My Turn: New Hampshire has spoken on casinos
A month ago, the New Hampshire House of Representatives continued a nearly 40-year tradition and again voted down the legalization of casino gambling. Unfortunately, the New Hampshire Senate sent them back another casino legalization bill a week later.
This one proposes two casinos and a questionable revenue distribution scheme designed to try to sway some votes. Many legislators have made no secret of the fact that they are sick of this issue, and it’s time to move on. We agree.
It’s been nearly 40 years since supporters proposed to legalize casino gambling and then-Attorney General David Souter fought it. Over that time, the issue has been repeatedly studied and debated by an ever-changing cast of legislators. We’ve had blue ribbon commissions and regulatory authorities. The state spent more than $150,000 on consultants to review it in the last year alone, by a commission stacked with mostly casino supporters and a consultant who runs casinos.
And after all this effort, the Legislature has always reached the same conclusion – casino gambling is wrong for New Hampshire. Bad economics. Very uncertain revenues. Lots of social costs. A drain on other not-for-profit entertainment and cultural organizations. Bad for our tourism brand.
Year after year we come back to the same arguments. Each year gambling advocates rephrase, reword and restructure their political rhetoric, and promise new funds to different groups or causes, and each year the majority of legislators reject their plans. How much longer must this continue?
It’s clear that New Hampshire rejects this idea. No amount of revision to casino legislation can make this bad idea better.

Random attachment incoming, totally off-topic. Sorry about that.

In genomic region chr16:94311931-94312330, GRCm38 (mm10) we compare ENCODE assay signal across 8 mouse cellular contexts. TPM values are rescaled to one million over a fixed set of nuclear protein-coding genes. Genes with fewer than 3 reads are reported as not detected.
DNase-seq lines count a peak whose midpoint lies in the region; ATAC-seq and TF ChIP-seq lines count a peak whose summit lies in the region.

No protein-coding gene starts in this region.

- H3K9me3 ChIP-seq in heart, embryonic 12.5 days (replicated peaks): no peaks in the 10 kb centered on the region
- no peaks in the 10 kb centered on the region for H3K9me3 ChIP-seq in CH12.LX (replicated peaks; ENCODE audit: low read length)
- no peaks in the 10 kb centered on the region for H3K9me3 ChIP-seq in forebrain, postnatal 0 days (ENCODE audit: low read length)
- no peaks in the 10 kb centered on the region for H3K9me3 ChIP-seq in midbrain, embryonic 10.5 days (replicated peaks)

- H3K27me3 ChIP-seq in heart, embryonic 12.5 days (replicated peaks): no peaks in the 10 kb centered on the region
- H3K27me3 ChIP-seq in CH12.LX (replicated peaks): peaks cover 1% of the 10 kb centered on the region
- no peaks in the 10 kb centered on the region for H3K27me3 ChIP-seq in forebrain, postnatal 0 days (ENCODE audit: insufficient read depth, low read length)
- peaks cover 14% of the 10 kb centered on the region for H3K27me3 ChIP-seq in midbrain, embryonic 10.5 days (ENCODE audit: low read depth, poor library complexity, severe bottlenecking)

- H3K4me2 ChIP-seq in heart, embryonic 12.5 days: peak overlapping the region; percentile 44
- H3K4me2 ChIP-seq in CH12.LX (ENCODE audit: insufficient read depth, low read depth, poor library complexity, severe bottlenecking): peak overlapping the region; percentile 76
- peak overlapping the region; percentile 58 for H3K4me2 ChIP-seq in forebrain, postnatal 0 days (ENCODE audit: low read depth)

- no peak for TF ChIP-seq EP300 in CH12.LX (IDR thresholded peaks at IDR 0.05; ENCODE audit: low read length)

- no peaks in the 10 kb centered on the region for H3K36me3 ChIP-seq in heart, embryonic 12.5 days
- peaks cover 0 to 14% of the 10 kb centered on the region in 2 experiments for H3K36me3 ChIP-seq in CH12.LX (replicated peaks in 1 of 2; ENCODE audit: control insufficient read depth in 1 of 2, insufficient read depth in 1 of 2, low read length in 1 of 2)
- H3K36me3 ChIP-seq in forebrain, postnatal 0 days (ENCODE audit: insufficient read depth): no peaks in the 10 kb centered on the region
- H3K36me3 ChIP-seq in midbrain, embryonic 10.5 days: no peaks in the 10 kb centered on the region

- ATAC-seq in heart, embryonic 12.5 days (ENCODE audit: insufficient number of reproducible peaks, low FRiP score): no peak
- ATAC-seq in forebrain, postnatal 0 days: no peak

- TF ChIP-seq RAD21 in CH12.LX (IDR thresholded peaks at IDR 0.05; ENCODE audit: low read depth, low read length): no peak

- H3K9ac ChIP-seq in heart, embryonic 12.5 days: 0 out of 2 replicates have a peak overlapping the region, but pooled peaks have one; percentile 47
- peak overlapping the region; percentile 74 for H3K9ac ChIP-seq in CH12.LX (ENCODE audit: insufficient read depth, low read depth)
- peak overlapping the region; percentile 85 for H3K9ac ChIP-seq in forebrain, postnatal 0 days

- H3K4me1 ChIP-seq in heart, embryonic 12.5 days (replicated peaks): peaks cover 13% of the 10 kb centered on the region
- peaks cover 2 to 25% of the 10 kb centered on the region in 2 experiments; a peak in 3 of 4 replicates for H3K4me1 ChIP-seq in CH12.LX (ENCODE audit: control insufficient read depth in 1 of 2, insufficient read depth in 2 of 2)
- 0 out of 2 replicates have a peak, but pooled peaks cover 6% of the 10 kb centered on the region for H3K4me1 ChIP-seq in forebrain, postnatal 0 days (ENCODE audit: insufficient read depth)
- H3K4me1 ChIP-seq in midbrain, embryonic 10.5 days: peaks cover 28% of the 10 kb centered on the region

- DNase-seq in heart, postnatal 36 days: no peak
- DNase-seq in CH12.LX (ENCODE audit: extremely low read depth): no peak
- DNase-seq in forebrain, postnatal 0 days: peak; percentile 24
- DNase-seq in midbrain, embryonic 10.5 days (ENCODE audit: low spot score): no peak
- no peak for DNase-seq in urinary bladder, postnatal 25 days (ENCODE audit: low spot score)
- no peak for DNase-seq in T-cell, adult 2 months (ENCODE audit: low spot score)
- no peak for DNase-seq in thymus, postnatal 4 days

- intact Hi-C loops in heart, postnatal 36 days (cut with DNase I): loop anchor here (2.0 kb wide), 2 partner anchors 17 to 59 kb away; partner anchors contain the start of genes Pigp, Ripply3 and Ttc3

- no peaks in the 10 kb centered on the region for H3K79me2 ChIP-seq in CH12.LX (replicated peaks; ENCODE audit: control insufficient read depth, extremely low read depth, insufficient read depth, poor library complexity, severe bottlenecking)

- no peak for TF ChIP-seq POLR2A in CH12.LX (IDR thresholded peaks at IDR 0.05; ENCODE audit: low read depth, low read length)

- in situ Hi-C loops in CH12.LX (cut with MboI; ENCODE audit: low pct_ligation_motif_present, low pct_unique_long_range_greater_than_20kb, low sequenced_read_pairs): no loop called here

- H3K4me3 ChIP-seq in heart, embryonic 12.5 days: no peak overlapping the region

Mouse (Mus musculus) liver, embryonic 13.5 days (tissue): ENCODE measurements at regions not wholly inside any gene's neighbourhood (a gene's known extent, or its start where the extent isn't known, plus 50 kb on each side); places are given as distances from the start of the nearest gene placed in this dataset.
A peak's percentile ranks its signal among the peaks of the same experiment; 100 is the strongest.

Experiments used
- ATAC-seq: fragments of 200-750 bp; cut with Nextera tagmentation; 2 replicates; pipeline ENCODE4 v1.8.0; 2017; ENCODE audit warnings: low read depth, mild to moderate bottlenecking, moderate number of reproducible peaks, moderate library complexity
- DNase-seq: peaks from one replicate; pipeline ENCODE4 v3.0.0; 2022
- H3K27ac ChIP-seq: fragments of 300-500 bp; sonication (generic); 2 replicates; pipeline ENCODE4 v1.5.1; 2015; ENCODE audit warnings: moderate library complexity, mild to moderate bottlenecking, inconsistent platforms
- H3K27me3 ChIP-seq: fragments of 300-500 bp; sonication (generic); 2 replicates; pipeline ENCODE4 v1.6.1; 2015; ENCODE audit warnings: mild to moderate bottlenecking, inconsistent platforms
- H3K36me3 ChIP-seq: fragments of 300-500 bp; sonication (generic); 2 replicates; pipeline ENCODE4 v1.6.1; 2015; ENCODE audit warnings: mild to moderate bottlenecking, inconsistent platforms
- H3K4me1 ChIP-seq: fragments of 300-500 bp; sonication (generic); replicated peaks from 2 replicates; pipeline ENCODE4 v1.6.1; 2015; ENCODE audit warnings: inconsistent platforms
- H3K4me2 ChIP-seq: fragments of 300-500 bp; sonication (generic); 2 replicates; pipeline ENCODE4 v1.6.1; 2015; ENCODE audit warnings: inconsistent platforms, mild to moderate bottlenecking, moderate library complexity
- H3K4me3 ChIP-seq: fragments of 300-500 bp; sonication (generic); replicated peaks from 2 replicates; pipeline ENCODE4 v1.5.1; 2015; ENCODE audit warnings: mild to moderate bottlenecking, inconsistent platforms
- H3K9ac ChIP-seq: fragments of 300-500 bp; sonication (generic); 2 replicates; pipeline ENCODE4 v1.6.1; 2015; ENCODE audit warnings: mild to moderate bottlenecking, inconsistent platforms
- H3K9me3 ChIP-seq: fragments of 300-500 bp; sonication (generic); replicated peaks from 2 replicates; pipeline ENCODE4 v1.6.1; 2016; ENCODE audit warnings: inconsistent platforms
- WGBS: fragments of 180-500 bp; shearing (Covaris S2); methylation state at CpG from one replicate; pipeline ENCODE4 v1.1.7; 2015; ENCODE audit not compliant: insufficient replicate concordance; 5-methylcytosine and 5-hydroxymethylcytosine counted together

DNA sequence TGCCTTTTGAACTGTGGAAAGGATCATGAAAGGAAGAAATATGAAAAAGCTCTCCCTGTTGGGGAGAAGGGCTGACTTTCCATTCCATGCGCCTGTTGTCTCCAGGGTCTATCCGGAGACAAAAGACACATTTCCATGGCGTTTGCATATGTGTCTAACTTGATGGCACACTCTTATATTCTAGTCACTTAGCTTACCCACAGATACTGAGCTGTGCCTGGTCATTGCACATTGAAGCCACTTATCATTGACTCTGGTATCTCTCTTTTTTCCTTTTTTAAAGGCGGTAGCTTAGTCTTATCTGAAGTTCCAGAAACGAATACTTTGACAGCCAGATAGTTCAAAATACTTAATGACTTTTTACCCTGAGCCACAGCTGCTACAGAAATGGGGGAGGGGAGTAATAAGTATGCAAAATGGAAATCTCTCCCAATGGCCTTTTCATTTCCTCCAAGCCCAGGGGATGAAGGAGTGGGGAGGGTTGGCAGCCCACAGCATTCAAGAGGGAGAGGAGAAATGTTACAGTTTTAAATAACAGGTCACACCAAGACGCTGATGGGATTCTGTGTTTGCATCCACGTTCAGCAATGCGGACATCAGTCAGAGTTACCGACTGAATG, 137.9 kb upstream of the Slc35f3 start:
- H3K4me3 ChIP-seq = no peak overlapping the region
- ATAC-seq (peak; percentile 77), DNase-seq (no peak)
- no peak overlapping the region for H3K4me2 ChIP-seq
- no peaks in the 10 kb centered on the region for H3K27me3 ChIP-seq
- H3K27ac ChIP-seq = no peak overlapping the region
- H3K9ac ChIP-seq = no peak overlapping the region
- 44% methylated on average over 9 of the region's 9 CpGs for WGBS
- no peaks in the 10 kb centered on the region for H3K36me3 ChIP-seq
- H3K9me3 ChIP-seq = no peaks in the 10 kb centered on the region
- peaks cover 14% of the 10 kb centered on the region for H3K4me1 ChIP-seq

Let’s decide once and for all that a casino is not in the cards for New Hampshire. When this current proposal fails, let’s use common sense and stop the never-ending debates over a decided issue.
Why not put that valuable time and effort instead into enhancing what we already have? New Hampshire knows how to do tourism, as our existing and reliable programs prove. Let’s continue to improve here and in other dependable areas of revenue. Let’s focus on creating real jobs and stop kidding our citizens that two casinos amounts to an economic development plan for New Hampshire.
When the House speaks next, the casino issue should be considered dead, not just for this session, but for good. You can’t make a bad idea better. It’s time to move on.
(Harold Janeway of Webster is a former Democratic state senator. Steve Duprey of Concord is a businessman and member of the Republican National Committee. They are spokesmen for the nonprofit, nonpartisan Casino Free New Hampshire and Granite State Coalition Against Expanded Gambling.)